However, expanding charging infrastructure is essential to support its worldwide adoption and its limited driving range may cause range anxiety due to the lack of charging stations in the user’s area. Moreover, in spite of its environmental benefits, the reduction of carbon emissions heavily relies on the source of electricity; renewables are vital for the success of the technology. Notably, hydrogen fuel cell vehicles use hydrogen gas as a fuel source and produces only water vapour as emissions. While hydrogen vehicles offer a rapid charging time the cons outweigh the pros, as its infrastructure is not as developed as EV charging networks because storing, transporting and producing hydrogen may be more energy consuming that energy saving. Ultimately, the use of low carbon vehicles may seem more accessible and fashionable to consumers, but its benefits still heavily rely on the source of electricity and its technology is nothing close to perfection, giving it a huge room for its evolution.

A simplified diagram depicting how greenhouse gases can potentially be reused as consumer and industrial goods

As modern-day human activities have resulted in increased concentrations of CO2 in the atmosphere, using CO2 as a raw material is one of the many directions for emission reduction and carbon neutrality. Therefore, developing efficient technologies that enables the use of CO2 as a starting material for chemical synthesis is one of the biggest and significant scientific challenges in our time. For that reason, carbon fixing by the use of CO2 as the primary building block to replace petrochemical feedstock is a clear yet difficult target, because it can reduce the demand of fossil fuels.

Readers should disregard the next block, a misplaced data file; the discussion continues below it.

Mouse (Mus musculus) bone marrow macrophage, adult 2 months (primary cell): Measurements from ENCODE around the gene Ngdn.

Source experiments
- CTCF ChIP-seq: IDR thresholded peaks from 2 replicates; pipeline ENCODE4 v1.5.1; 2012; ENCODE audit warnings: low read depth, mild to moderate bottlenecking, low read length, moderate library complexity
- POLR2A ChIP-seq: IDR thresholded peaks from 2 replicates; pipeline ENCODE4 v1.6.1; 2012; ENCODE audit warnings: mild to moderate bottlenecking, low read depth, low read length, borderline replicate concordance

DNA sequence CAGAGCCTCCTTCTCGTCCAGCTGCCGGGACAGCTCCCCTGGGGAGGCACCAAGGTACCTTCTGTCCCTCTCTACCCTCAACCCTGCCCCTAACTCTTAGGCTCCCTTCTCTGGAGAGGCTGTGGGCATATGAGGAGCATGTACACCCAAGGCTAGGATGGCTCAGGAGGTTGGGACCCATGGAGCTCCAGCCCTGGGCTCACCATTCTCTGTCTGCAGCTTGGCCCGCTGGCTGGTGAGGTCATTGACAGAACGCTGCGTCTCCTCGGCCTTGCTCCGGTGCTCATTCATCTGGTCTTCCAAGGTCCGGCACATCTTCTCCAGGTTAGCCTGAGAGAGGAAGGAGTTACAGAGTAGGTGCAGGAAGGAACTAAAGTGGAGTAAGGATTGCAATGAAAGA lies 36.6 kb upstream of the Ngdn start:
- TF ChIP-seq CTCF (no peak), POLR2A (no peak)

Carbon fixation is the process by which inorganic carbon is converted into organic compounds by the use of living organism like plants or organisms known as autotrophs. Although carbon is primarily fixed through photosynthesis, these organisms use a process called chemosynthesis which can be artificially recreated for our own purposes. CO2 can act as a C1-feedstock (one-carbon compound) with an untapped potential of becoming a valuable renewable resource for the chemical industry. According to Stanford News, Stanford engineers created a ‘catalyst that can turn carbon dioxide into gasoline 1,000 times more efficiently’. Furthermore, a new catalyst invented by Matteo Cargnello, who is an assistant professor of chemical engineering, helped produce 1,000 times more butane than a standard catalyst would. However, the main challenge Cargnello and his team had was that the bonding between carbon to carbon required a very high temperature and pressure to break the covalent bonds, which is very expensive to maintain and energy consuming, so the longer the hydrocarbon chain the harder it is to produce. Nonetheless, the discovery of the new catalyst and its ability to produce gasoline is significant due to its liquid form at room temperature, which is easier to contain than shorter chain hydrocarbons like methane and ethane. They would have to build a higher-pressure reactor, but a substantial amount of money and resources seems to be the only obstruction in their advance to a clean carbon-neutral world.

In conclusion, low carbon technology is not just a technological innovation; it is a paradigm shift in the way we approach energy, transportation and agriculture. It represents the best chance to combat climate change and pollution while stimulating economic growth. The path forward primarily involves significant investments in infrastructure, government policy support and technological innovation. The need for the adoption of low carbon technology is more than significant than it ever has been, encouraging industries and governments to dedicate resources towards clean energy and technology, ensuring that a low carbon future will be ready for people today and generations to come.